Repeating this process causes our plot of (h, k) to appear fragmented as the number of dots increases, effectively creating patches of waves in the frequency domain that are needed to reconstruct the image, rather than the continuum required for a single dot.
Figure 6: (Left) 2D image as a function of x and y; (Right) The Fourier transform of each image.
The applications of the Fourier transform
Several experimental techniques rely heavily on the mathematics behind the Fourier transform in order to extract meaningful information about the intricate structures of biological molecules, such as proteins. Have a look at Figure 6 to give you a better idea.
Nuclear magnetic resonance
One such technique is biomolecular nuclear magnetic resonance (NMR). A sample of a pure biological molecule is placed inside a powerful electromagnet (aligning the spins of the molecules’ nuclei) and exposed to pulses of radio-frequency radiation. These pulses flip the spin of selected nuclei before they are allowed to return to their alignment with the electromagnet. During this process, the nuclei emit a sinusoidal-like wave of radio-frequency radiation that decays over time (Figure 7a, left).
The Fourier transform of this signal is determined and further interpretation generates the NMR spectrum of chemical shifts. These chemical shifts are then analysed to find the structure of relatively small proteins.
(On a side note, if you are interested to learn more about NMR, do check out our introductory article here).
Crystals of a single protein are regular, repeating lattices of molecules, analogous to our dot example in Figure 6.
Shining a bright beam of X-rays directly at a protein crystal causes the electrons in every molecule to oscillate and re-emit X-rays that interfere with each other. These X-rays are observed as a diffraction pattern on a detector. This diffraction pattern is equivalent to the Fourier transform of the crystal. And by rotating our sample, we can obtain an adequate set of Fourier terms needed to reconstruct our original crystal as a lattice of protein molecules in 3D (Fig. 7b).
However, we only record the amplitude and frequency of the waves that make up our crystal, so the phase information will be lost. It is good to know that there are several different ways to approximate each waves phase or even measure them experimentally, but the details are outside the scope of this article to explain. For an introduction to the subject, I encourage you to take a look at Professor Stephen Curry’s address to The Royal Institute.
Arguably the most influential technique in the field of structural biology at the moment, electron cryo-microscopy (cryoEM) involves freezing a thin layer of water that suspends many individual biological molecules.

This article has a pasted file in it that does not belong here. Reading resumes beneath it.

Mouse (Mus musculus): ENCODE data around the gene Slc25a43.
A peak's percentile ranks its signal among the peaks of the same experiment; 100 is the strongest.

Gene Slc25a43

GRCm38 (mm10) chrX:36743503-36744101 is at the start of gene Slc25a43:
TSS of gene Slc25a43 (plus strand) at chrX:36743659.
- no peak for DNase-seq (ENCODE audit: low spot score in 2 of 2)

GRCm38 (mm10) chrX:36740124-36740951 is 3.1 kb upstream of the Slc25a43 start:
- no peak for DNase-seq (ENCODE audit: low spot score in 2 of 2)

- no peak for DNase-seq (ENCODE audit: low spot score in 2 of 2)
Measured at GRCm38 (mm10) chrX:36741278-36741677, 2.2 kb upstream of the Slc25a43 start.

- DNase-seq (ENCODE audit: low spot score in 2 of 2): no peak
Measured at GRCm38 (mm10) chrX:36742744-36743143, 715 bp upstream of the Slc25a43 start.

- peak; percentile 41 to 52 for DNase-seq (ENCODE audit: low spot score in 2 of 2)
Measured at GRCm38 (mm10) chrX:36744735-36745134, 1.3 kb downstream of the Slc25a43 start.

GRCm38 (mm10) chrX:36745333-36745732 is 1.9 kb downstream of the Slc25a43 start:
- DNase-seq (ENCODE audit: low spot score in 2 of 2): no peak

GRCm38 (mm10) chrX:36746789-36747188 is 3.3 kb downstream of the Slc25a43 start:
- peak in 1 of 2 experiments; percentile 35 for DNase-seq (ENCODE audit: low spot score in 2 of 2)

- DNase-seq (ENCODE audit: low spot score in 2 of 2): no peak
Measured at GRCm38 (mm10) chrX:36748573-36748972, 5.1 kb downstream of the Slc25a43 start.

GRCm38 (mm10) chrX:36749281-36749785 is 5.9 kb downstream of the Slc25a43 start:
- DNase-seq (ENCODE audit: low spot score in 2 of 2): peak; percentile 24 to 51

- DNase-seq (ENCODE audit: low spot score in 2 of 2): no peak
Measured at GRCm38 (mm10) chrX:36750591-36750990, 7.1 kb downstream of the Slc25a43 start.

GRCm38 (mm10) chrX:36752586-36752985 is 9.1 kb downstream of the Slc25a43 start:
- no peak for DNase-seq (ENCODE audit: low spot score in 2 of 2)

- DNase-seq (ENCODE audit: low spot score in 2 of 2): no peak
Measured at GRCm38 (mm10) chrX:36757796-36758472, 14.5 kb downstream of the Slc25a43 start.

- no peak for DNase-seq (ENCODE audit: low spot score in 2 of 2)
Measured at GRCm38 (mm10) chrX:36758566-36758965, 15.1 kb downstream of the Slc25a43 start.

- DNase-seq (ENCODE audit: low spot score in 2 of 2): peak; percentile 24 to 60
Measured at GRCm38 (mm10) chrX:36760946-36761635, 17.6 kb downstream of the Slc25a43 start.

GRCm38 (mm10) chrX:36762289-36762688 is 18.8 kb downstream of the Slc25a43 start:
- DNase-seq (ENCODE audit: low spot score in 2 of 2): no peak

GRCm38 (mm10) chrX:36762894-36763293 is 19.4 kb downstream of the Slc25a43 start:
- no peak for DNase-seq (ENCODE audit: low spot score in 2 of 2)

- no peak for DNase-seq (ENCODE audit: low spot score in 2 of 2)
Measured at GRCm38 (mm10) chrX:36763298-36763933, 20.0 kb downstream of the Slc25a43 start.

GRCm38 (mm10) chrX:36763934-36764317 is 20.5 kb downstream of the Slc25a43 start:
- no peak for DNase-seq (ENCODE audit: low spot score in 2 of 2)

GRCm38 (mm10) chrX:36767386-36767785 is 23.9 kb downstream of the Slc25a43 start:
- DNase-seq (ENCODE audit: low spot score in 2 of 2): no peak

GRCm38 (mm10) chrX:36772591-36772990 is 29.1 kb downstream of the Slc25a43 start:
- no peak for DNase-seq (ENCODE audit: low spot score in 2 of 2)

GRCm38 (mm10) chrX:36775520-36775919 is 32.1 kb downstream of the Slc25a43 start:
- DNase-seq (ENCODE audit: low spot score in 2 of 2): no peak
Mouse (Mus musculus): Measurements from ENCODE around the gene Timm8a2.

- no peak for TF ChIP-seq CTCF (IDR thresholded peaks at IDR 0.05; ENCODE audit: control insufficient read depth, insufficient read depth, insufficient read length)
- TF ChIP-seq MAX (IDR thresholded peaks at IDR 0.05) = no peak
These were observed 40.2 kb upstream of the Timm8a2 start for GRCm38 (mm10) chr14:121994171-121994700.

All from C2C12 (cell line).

This layer is then exposed to high-energy electrons that strongly interact with these molecules and scatter to create the 2D Fourier transform of the molecule (much like our cat example). Electromagnets act as lenses to magnify, focus and perform the inverse Fourier transform (i.e. reconstructing the image from all of its constituent waves) of the molecule, with a detector capturing a low-resolution image of all the molecules that are suspended across the layer of frozen water (Fig. 7c).
Subsequent steps make use of algorithms to average the images of 2D molecules before using them to generate a 3D reconstruction of the final molecule. Overall, this process is computationally challenging and also implements the Fourier transform in order to complete the reconstruction of the molecule (Fig. 7c).
The details of this process are well outside the remit of this article and the subject has been covered well by Professor Grant Jensen’s fantastic YouTube series.
Figure 7: Applications of the Fourier transform in structural biology. For example, (a) NMR workflow from signal detection to finding a solution to the structure of the SARS-unique region of the bat coronavirus HKU9 (Hammond, Tan, and Johnson, 2017); (b) Outline of general X-ray crystallography experiment using the structure of the SARS-COV-2 spike receptor-binding domain (red) in a complex with a neutralising antibody (Wu , et al., 2020); (c) Outline of cryoEM experiment using the structure of SARS-COV-2 RNA polymerase as an example (Hillen, et al., 2020).
In conclusion, the Fourier transform is a way of taking any function and decompiling it into a series of waves, each with a different amplitude, frequency and phase. Integrating over a series of these waves will give us the original function.
In the next article, we will take a look at how the Fourier transform is described mathematically to give you an understanding of how experimental data can be used to find the structures of molecules.
Joseph I. J. Ellaway
BSc Biochemistry with a Year in Research
Imperial College London